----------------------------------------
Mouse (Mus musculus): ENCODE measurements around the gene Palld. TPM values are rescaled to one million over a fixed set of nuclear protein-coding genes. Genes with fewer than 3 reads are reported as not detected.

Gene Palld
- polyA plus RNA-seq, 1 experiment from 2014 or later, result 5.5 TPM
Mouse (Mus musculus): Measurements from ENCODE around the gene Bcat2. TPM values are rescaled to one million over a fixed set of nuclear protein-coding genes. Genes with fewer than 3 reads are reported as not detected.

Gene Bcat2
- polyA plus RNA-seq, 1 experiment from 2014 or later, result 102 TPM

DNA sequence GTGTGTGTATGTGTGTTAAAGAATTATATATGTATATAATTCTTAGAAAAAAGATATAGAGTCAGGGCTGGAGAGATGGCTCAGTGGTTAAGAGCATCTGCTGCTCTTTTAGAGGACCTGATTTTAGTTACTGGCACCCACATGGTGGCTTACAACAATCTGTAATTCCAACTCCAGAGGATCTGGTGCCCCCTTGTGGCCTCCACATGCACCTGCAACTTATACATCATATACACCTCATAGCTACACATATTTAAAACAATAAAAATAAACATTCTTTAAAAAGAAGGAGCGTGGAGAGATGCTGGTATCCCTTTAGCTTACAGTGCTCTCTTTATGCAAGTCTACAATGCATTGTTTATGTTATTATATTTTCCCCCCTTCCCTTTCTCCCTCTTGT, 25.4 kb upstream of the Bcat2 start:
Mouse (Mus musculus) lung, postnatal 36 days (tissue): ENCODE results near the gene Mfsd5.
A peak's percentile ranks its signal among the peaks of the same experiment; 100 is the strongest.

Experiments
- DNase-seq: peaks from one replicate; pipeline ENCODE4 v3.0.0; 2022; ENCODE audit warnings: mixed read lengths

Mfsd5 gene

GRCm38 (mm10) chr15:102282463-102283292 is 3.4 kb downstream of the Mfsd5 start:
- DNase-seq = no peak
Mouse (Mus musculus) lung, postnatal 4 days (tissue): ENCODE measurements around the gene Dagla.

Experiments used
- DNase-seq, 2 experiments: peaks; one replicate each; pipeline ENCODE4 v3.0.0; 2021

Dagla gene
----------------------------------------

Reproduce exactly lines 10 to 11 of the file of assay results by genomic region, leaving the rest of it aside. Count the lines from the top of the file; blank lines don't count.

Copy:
Experiments
- DNase-seq: peaks from one replicate; pipeline ENCODE4 v3.0.0; 2022; ENCODE audit warnings: mixed read lengths